As a part of the Climate Change Act 2008, UK carbon emission targets seek an 80% reduction by 2050 compared to 1990. New technologies, construction methods and strategies are needed to reduce carbon emissions, but the development of these requires extensive testing on living homes.
Through sponsorship by a number of companies, six creative-energy homes were constructed to varying specifications and design strategies. Led by Professor Mark Gillott and Professor Saffa Riffat, a number of technologies were also tested, and data on occupant living habits was captured. These all informed future housing design.
Working with construction and energy companies has led to a direct impact on the way new homes are constructed in the UK. Construction companies have been able to develop the techniques, skills and expertise necessary to meet the latest industry challenges.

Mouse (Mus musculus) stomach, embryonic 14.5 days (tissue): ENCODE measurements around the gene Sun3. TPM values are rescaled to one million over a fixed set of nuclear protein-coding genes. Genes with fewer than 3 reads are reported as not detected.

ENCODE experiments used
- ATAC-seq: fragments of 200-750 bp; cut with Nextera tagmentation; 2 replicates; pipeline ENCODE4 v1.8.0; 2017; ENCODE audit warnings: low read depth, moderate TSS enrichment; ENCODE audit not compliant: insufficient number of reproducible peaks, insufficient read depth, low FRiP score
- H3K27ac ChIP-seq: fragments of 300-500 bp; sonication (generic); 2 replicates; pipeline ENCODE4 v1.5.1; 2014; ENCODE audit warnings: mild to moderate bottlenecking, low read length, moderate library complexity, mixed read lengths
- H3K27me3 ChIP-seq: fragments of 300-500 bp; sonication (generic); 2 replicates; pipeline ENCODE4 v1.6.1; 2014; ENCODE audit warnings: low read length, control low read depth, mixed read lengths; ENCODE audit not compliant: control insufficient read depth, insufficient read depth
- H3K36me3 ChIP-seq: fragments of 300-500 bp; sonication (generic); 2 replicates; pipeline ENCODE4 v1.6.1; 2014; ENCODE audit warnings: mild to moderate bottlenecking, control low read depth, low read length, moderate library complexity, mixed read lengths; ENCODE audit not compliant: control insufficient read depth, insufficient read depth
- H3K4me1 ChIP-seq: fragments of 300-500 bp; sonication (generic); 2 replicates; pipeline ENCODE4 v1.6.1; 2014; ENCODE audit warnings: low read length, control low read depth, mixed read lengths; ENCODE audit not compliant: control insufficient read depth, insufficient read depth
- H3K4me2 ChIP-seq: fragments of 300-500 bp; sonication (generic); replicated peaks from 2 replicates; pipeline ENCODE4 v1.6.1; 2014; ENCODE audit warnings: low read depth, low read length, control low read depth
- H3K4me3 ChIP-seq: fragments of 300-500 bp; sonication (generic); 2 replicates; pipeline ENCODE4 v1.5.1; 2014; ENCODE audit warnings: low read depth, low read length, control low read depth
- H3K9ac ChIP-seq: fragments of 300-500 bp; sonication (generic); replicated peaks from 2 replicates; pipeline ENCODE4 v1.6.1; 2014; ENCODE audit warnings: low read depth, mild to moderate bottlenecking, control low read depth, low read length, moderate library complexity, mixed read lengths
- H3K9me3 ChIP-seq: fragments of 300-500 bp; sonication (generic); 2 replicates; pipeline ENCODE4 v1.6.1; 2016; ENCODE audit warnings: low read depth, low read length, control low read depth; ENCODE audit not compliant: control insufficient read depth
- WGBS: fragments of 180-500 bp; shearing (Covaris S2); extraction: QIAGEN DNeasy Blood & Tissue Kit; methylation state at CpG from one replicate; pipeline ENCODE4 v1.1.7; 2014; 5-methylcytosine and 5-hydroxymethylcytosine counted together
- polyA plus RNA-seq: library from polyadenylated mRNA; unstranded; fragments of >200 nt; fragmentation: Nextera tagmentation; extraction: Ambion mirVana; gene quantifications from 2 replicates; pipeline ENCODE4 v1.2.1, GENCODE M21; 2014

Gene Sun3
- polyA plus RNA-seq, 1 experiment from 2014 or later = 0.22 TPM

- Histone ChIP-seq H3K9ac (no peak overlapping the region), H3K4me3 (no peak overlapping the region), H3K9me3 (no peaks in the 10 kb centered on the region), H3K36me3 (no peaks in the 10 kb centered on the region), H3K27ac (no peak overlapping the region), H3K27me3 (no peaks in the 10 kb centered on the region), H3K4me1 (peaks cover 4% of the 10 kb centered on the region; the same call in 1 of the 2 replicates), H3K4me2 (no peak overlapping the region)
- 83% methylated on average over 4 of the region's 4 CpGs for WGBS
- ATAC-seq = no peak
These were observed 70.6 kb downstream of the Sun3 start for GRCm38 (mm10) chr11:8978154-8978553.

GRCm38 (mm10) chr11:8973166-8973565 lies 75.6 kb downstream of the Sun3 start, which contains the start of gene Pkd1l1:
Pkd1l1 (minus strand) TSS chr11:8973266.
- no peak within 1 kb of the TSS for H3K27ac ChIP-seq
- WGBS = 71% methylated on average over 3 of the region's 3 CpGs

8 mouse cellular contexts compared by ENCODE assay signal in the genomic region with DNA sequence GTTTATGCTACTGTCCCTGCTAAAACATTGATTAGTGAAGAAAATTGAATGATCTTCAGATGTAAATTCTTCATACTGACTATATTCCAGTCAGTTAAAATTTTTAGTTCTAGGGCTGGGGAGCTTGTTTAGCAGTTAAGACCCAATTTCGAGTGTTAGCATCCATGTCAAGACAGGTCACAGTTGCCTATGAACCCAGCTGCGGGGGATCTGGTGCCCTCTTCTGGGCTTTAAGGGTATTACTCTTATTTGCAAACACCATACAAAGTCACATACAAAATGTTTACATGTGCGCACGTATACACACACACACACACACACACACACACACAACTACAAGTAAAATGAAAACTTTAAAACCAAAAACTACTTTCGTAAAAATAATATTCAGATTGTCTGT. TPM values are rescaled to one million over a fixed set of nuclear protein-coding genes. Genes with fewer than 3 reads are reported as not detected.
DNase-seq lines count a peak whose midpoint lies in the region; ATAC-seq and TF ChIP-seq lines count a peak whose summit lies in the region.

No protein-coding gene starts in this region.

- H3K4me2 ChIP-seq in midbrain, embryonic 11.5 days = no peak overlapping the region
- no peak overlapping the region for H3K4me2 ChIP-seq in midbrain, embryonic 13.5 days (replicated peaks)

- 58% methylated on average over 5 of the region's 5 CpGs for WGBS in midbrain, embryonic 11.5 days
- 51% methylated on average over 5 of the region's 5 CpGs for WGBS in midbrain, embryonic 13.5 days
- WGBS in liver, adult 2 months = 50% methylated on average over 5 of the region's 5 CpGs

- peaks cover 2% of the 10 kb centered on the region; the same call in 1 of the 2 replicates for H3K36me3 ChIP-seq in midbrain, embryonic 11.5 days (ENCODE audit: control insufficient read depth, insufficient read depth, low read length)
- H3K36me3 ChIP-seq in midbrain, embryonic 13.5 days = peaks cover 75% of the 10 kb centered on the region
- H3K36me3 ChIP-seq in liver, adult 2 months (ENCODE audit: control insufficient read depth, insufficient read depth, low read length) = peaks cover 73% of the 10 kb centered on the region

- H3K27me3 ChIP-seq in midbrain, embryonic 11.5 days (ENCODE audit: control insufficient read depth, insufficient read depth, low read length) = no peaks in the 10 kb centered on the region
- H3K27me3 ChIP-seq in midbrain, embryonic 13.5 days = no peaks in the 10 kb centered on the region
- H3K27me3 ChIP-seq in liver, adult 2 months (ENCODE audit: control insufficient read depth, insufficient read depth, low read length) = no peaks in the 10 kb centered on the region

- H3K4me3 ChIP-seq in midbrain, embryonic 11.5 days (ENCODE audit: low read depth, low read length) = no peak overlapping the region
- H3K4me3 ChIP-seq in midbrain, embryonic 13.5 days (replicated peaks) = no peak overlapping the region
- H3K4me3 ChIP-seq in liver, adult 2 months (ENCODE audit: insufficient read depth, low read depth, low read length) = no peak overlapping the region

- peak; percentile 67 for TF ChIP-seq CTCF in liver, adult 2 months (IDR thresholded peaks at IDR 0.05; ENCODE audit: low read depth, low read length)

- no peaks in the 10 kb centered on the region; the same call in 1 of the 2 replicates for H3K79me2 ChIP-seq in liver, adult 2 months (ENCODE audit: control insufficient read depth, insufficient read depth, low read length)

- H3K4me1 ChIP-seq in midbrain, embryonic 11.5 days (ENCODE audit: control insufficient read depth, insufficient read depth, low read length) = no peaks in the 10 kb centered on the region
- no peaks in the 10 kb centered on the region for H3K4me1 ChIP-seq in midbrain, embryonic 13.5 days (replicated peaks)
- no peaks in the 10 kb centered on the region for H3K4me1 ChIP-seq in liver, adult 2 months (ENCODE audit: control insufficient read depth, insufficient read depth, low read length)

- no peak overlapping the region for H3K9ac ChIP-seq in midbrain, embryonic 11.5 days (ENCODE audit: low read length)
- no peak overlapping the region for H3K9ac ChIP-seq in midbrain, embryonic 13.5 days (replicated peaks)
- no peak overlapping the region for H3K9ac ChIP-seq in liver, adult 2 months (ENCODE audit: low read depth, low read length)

Lovell Homes established itself as a low energy developer/contractor following its involvement in the project. The company has built a significant number of low-energy homes. “It was a fantastic research and learning experience that has enabled Lovell to gain a competitive edge in how to deliver these types of houses en masse.”
The government’s Green Deal scheme is designed to encourage business and home owners to employ more green technologies in their properties. Prior to its launch there was a lengthy consultation period, including calls for evidence on the applicability of retrofit technologies. Mark's research findings on in-situ testing of retrofit technologies used in the E.ON research house was included in a memorandum to the House of Commons that fed into the government’s consultation of the Energy Bill submitted by the Consumer-Appealing Low-Energy technologies for Building Retrofitting (CALEBRE) research team in June 2011.